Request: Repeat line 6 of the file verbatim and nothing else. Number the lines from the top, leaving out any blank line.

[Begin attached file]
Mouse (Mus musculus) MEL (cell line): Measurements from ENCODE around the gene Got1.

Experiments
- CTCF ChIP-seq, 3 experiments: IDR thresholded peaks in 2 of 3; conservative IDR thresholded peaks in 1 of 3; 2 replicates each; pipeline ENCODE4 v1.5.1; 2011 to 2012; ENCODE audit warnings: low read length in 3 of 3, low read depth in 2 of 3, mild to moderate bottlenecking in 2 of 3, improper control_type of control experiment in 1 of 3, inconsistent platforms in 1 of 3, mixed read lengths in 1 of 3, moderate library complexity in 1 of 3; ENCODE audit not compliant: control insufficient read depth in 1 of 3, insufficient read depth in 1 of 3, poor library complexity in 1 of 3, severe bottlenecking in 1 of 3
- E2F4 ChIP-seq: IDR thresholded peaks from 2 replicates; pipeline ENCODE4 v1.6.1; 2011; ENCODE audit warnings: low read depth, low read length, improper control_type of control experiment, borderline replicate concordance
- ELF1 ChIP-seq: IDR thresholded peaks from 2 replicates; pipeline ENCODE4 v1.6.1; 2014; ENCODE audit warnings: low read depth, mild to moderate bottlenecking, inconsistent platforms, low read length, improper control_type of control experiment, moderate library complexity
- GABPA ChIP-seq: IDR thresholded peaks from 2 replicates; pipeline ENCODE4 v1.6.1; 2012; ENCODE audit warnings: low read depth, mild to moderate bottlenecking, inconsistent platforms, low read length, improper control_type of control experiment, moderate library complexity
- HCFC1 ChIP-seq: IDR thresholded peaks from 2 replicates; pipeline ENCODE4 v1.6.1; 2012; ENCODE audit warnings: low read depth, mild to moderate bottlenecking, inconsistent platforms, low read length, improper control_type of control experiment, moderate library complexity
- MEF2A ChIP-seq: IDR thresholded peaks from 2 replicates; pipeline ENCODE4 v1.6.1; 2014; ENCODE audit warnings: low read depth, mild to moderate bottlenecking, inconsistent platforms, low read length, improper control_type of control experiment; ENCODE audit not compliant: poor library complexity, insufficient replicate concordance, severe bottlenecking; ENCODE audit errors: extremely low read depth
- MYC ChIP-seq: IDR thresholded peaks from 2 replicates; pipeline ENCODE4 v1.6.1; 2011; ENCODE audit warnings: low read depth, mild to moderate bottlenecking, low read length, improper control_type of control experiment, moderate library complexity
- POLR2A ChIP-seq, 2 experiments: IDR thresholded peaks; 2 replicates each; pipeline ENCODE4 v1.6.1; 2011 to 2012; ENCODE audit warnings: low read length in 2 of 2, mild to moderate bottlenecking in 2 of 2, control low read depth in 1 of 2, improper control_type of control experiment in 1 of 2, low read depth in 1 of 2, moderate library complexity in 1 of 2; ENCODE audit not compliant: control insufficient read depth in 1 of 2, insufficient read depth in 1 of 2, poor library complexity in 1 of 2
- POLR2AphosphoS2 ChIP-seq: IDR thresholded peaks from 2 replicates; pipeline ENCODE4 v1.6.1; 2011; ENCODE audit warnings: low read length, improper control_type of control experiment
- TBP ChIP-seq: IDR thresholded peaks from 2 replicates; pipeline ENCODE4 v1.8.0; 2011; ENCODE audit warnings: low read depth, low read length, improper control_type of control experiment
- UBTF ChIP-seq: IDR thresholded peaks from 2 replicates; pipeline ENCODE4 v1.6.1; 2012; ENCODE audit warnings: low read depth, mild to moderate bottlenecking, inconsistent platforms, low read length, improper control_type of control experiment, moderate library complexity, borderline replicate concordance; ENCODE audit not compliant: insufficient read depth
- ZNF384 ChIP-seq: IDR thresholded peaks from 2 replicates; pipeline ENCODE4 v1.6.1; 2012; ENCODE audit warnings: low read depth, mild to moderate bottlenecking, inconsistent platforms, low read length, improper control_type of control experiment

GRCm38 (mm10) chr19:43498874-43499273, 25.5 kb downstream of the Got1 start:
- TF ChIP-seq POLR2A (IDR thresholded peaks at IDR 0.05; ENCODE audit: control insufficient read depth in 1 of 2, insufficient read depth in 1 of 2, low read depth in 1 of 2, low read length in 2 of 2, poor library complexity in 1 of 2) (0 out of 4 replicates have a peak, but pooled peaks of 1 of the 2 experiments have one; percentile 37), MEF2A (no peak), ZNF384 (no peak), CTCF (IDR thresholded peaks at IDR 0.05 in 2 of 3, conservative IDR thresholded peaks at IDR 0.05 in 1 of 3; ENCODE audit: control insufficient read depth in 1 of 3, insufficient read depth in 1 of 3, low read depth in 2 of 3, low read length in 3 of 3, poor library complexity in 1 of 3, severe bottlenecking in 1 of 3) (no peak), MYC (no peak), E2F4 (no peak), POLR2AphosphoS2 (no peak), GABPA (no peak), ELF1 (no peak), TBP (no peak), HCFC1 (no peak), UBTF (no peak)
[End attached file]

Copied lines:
- GABPA ChIP-seq: IDR thresholded peaks from 2 replicates; pipeline ENCODE4 v1.6.1; 2012; ENCODE audit warnings: low read depth, mild to moderate bottlenecking, inconsistent platforms, low read length, improper control_type of control experiment, moderate library complexity